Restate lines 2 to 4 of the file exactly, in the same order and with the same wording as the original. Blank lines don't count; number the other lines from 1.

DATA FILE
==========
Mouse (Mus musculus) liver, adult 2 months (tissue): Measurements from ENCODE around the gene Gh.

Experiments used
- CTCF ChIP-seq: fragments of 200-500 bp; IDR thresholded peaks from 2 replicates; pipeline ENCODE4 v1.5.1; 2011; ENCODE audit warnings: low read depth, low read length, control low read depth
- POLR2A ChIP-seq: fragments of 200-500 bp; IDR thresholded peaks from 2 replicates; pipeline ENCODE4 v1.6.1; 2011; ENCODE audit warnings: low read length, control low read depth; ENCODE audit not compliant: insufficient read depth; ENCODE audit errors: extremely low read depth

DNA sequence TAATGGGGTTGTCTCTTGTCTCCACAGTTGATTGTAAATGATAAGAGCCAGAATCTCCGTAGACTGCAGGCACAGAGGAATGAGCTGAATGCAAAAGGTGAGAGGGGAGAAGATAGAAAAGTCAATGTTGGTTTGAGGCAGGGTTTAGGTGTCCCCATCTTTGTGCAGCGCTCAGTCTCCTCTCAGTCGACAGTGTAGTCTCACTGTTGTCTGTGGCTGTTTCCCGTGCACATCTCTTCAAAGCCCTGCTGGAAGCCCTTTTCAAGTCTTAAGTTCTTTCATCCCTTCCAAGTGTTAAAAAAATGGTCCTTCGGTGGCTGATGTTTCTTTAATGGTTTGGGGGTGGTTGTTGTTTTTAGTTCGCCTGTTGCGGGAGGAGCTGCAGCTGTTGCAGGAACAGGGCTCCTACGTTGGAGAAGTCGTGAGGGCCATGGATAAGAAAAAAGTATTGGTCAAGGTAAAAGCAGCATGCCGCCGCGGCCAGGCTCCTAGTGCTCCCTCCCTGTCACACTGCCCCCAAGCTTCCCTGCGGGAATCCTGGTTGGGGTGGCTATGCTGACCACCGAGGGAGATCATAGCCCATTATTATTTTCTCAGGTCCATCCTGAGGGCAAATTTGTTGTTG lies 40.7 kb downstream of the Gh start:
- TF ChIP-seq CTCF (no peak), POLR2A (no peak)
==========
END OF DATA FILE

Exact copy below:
Experiments used
- CTCF ChIP-seq: fragments of 200-500 bp; IDR thresholded peaks from 2 replicates; pipeline ENCODE4 v1.5.1; 2011; ENCODE audit warnings: low read depth, low read length, control low read depth
- POLR2A ChIP-seq: fragments of 200-500 bp; IDR thresholded peaks from 2 replicates; pipeline ENCODE4 v1.6.1; 2011; ENCODE audit warnings: low read length, control low read depth; ENCODE audit not compliant: insufficient read depth; ENCODE audit errors: extremely low read depth